Ask a few people around you what it’s like to work for Google. You’ll probably hear words like “innovative, collaborative, techie, cool, open. The crazy part is that the people you asked have probably never worked at Google. The same test usually works remarkably well for big brands like Amazon, Southwest Airlines and Red Bull.
And that’s the amazing thing about employment branding—just like a corporate brand, the reputation can often precede the experience. We don’t need to work for a company to have an understanding of their employment brand. Somehow, we just know.
An employment brand is the market perception of what it's like to work for an organization. In other words, it’s the image that your prospective, current and past employees have in their minds about the employment experience at your company. This includes characteristics like the organization’s company culture, work environment, employee benefits, and employee value proposition.
Research from the Bureau of Labor Statistics shows that more jobs are becoming available at the same time that fewer candidates are entering the job market. As a result, the war for talent is intensifying. So if your company wants to keep its positions filled, you need to have a strategic advantage. Otherwise, what's stopping your prospective and current employees from working for your competitors instead? By developing and marketing your employment brand, you can ensure that job seekers know why they should work for you.
While any company can create an employment brand, building one that is truly effective is more challenging. It requires researching your target candidates, reviewing your competitors’ employment brands, and successfully executing and positioning the brand. However, the extra effort is unquestionably worth it. When you have a strong and strategic employment brand, it accomplishes the following:
Employers often talk about wanting to hire the best talent or the best person for the job. But the reality is that your candidates also need to be the right fit for your organization. For example, let's say we interview a software developer who seems to be the perfect job fit based on their knowledge and proficiency in programming languages. However, the candidate prefers to work remotely and independently–and your company has a very collaborative culture. This interviewee may not be the right person for the job, afterall.
By clearly stating who you are as an organization and what you offer, you’ll help job seekers understand what it’s like to work for your organization. Through this communication, you will further engage the right talent and inadvertently help unfit candidates select out. The stronger the employment brand, the more successful you will be at attracting the right people.
The famous author and researcher Michael Porter stated two general strategies to achieve competitive advantage in a broad market for customers: differentiation or cost leadership. To attract customers, you can either ”compete on price” or “be different ” with a unique competency valued by your audience.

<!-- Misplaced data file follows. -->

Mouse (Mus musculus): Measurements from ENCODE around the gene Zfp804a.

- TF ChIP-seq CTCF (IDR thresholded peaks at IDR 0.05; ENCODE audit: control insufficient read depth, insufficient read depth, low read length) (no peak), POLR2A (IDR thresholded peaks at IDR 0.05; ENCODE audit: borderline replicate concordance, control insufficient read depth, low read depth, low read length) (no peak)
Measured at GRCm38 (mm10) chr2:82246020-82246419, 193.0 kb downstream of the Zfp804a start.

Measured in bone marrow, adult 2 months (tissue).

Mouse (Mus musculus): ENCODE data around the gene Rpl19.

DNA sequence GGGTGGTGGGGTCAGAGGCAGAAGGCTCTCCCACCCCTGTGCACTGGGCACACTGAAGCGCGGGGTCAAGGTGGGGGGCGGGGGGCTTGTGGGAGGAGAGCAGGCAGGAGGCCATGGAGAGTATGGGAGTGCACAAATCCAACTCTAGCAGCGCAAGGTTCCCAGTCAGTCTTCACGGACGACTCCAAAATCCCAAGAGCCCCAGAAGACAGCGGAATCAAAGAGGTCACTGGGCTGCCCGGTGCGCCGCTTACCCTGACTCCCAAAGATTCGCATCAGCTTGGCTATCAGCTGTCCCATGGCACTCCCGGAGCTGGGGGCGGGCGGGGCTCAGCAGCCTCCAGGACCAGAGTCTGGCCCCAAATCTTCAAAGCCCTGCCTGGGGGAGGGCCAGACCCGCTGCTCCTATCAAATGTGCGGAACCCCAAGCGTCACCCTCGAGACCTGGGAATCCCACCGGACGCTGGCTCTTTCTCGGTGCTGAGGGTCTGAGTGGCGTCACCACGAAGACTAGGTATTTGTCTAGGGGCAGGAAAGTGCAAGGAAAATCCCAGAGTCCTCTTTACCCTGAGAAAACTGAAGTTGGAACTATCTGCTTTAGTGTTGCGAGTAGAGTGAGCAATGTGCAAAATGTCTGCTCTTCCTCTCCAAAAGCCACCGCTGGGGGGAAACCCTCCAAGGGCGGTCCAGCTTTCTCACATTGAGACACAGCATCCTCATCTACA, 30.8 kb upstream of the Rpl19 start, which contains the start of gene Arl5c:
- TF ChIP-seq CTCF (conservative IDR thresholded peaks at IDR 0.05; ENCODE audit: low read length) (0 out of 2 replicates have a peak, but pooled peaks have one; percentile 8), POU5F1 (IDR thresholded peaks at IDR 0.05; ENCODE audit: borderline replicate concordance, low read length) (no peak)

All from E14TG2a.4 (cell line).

The same logic is largely true in recruitment—you can offer something unique to your target candidates or you can pay them the most. And for the average company, paying the most is not a long-term viable recruitment strategy. Plus, studies show that most job seekers would accept a lower salary if it meant working for an organization with a strong employment brand. In other words, building a strong employment brand can be the most cost-effective way to successfully compete.
So whatever it is that your organization has to offer, make sure that it resonates with the people you are trying to attract to your organization. It could be the diversity that your company culture offers, flexible hours, or innovative technology. If you need help determining what your unique offerings are, read 6 Steps to Building an Employee Value Propositon.
By communicating upfront and clearly what it’s like to work for your organization, you set expectations about what it means to be a successful employee at your company. You can showcase the skills and traits that are highly valued in your organization so that new hires know how to behave upon starting.
This communication resonates with the job seekers who are able and willing to meet these expectations. As a result, the ones who apply and get hired are less likely to leave your organization. In fact, HRO Today states that employment branding can reduce employee turnover by nearly two-thirds.
So, how do you know if you have a strong and clear employment brand? Give yourself the employment brand 4-step assessment:
Go to your careers website and put your hand in the top left-hand corner so you are covering the company logo. Look at the images on the pages and read through the text.
During your interviews with candidates, be sure to ask them why they applied to your position.
If you’ve discovered that there are opportunities to strengthen your organization’s employment brand, pursue them as soon as possible. By taking initiative to improve your organization's image as an employer, you can transform your talent pipeline for the better. As a result, you will be able to fill positions faster and more effectively, which will empower your business and team to excel.